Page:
In 1 John, we read in several places that our relationship with God is inseparably linked to our relationship with other believers. 1 John 1:7 says, “but if we walk in the light, as He is in the light, we have fellowship with one another, and the blood of Jesus, His son, purifies us from all sin.” This reflects that there are two dimensions to a person’s spiritual life: a vertical dimension between God and me, and a horizontal dimension between other people and me.
Walk in the Light
When John says to “walk in the light,” one writer I’ve read likens that to living in a house without a roof or walls. Living in the light means taking the roof is “off” in my relationship to God and breaking down the walls in my relationships with others. Having no roof means there is nothing between my Savior and my soul. Such people have nothing to hide, their lives are open and exposed before the One who knows all and sees all.
But John shows us that it is not enough to be transparent, humble, broken before God, as our relationships with others is a direct reflection of our relationship with God. A person who is transparent, humble, broken before God, will also be transparent, humble, broken before men. A person who lives without a roof or walls lives a transparent, honest and humble life before both God and men.
A Tale of Two Kings
Consider, once upon a time, there were two kings who ruled successively over the nation of Israel. The first king was guilty of what most would consider a couple of relatively minor infractions and misunderstandings between God and himself. The second king was guilty of gross sin—sins which even today would result in life imprisonment if not death. The second king also intentionally disobeyed God; in addition he committed adultery, and murder. The first king lost his kingdom, his family, and ultimately his life for his minor disobedience. The second king became known as the greatest king ever to rule Israel and is called “a man after God’s own heart.” What was the difference?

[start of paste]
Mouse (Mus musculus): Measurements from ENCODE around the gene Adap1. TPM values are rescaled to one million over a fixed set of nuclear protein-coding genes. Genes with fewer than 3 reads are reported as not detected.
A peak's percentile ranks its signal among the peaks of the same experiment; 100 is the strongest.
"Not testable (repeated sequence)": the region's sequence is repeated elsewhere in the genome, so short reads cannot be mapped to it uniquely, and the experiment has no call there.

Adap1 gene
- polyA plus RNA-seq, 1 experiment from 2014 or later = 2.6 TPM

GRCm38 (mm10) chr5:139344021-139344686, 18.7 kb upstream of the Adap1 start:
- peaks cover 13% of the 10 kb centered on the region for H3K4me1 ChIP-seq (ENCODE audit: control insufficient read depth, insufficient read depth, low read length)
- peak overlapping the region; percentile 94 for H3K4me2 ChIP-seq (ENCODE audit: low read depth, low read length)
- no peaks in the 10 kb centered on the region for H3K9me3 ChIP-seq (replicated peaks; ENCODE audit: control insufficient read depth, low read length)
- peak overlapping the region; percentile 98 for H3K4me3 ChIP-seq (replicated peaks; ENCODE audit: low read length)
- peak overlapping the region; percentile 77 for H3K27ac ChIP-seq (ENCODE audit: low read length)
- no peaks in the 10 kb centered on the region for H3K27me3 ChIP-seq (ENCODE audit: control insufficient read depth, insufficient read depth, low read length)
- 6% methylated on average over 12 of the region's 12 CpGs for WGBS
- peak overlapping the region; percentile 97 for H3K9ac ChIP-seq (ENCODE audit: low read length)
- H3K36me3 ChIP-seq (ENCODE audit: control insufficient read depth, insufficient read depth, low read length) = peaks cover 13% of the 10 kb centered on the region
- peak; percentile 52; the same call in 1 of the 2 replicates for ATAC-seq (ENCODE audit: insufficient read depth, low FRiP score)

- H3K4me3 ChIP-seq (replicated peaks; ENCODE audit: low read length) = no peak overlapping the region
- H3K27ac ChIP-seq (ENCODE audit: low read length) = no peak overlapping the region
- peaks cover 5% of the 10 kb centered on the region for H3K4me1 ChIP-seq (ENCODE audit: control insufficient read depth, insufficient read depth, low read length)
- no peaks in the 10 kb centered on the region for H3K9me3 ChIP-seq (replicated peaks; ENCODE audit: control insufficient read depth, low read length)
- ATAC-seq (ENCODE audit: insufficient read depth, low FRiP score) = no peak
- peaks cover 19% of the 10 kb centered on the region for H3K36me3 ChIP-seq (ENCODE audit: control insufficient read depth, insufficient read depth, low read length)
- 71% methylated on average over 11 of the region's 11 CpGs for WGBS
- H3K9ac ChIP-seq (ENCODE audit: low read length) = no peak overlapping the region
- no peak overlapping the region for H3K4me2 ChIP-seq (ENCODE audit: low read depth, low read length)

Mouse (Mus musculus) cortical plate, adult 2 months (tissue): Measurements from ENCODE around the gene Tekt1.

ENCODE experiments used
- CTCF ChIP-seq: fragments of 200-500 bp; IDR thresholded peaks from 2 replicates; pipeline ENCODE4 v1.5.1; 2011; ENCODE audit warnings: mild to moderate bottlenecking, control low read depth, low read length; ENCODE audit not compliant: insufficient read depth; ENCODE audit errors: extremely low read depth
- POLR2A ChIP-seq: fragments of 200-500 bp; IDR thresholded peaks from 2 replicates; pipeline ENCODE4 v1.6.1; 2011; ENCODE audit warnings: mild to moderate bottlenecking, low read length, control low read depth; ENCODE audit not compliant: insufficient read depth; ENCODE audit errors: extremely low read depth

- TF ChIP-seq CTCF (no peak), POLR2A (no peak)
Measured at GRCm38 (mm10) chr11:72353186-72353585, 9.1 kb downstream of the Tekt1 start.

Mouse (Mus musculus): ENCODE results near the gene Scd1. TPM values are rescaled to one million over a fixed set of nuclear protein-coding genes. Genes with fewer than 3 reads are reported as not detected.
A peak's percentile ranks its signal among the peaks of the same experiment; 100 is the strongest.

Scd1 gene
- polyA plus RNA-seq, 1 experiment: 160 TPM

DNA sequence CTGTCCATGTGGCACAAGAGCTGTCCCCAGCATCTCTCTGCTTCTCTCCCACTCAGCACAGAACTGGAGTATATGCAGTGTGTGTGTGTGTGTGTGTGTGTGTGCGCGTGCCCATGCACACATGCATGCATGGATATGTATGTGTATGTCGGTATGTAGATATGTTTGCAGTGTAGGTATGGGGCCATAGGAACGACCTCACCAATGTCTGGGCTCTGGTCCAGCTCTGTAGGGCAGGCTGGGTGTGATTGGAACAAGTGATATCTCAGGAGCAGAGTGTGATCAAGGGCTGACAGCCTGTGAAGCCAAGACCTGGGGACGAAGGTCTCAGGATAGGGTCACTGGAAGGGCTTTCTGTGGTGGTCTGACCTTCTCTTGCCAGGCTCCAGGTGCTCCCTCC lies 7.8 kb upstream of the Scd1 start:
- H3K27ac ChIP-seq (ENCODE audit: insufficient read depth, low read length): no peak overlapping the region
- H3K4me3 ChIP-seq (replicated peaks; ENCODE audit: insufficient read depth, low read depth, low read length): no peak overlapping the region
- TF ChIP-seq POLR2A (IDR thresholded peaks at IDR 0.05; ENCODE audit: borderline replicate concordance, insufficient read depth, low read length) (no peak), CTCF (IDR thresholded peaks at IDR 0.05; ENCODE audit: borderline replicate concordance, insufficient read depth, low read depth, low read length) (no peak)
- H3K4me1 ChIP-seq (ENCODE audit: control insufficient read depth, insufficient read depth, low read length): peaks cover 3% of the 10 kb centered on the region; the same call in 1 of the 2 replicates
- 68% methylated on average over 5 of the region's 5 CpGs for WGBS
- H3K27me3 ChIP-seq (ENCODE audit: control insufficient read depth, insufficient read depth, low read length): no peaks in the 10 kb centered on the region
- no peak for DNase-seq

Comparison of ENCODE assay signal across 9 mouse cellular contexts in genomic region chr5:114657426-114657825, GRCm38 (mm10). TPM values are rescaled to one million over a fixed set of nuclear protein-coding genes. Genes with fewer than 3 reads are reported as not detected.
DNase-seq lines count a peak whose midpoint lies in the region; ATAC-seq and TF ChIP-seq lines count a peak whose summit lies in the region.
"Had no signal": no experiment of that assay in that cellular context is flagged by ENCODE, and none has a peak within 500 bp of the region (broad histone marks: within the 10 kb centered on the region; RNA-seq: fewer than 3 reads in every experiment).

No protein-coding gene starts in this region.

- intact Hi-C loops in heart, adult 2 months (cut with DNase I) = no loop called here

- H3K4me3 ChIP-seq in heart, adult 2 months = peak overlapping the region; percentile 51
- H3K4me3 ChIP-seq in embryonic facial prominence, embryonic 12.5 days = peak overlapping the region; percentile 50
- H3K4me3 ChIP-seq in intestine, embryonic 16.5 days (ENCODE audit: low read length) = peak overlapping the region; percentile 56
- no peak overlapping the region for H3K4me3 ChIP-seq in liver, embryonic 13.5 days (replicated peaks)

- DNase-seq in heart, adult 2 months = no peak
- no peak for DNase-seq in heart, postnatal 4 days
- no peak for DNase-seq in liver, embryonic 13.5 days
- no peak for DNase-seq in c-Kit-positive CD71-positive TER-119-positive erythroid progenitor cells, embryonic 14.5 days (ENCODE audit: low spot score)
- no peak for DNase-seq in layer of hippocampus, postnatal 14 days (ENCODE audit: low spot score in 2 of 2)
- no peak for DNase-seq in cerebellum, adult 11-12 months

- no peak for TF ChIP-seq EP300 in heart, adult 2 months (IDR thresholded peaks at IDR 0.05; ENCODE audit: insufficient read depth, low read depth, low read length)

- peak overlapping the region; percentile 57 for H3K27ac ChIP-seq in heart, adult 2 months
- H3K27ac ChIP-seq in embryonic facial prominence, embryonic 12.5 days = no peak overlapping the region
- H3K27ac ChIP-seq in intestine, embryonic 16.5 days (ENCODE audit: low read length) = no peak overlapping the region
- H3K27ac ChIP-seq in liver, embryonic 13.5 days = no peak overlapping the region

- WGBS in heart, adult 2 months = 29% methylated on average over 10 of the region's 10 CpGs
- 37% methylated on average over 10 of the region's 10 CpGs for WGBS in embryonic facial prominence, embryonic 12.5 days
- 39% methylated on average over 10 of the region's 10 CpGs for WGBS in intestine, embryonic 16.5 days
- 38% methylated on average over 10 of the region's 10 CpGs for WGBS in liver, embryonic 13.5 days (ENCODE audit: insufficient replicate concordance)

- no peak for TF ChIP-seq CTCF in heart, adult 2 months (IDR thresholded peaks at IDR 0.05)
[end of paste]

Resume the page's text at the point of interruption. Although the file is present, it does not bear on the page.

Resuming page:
When a prophet confronted the first King, named Saul, with his sin, he defended himself, justified and excused himself, and pointed the finger at others. The first king refused to admit his sin and tried to cover up the sin and its consequences. It was only when he was caught red-handed and pressured by the prophet Samuel, that he confessed his sin. However, the true condition of Saul’s heart is revealed in his words, “please honor me… ” meaning don’t embarrass me before the people. Saul was more concerned about what people thought of him than what God through of him. Saul was focused on preserving his reputation rather than being right with God. His response to Samuel reveals a dark, proud, unbroken heart.
On the other hand, when Nathan confronted David with his sin, David willingly acknowledged his failure to both his leadership team and the people. David took personal responsibility for his wrongdoing. He blamed no one but himself. He immediately confessed, repented and soon afterward made what restitution he could for his sins. The roof came off as he repented to God, and the walls came down as he wrote two songs of contrition (Psalms 32 and 51). Broken people don’t care who finds out about their weaknesses; they have nothing to protect, nothing to lose.
Transparency in B4T
In working overseas, we believe God wants us as a community/network to remain transparent, humble, and broken before one another. We are not concerned about what a person’s errors or sins are, or that they are big or little. Rather, we are concerned about our attitudes and responses when confronted with our errors or sins.
Are we prideful and self-centered? Or are we contrite and self-effacing? We are all sinners. We all make and will make mistakes. Our character is revealed not in mistakes we make, but how we respond to those mistakes.
PATRICK LAI and his family have worked in SE Asia for other 37 years. His experience in doing business with Jesus has brought him to understand the meaning of work and worship in the marketplace. He started 14 businesses in four countries, six of which are still operating. Patrick and his wife, May, mentor and coach businesspeople working where there are few or no Christians. Check out Patrick’s latest book, Workship, now available in paperback and e-book.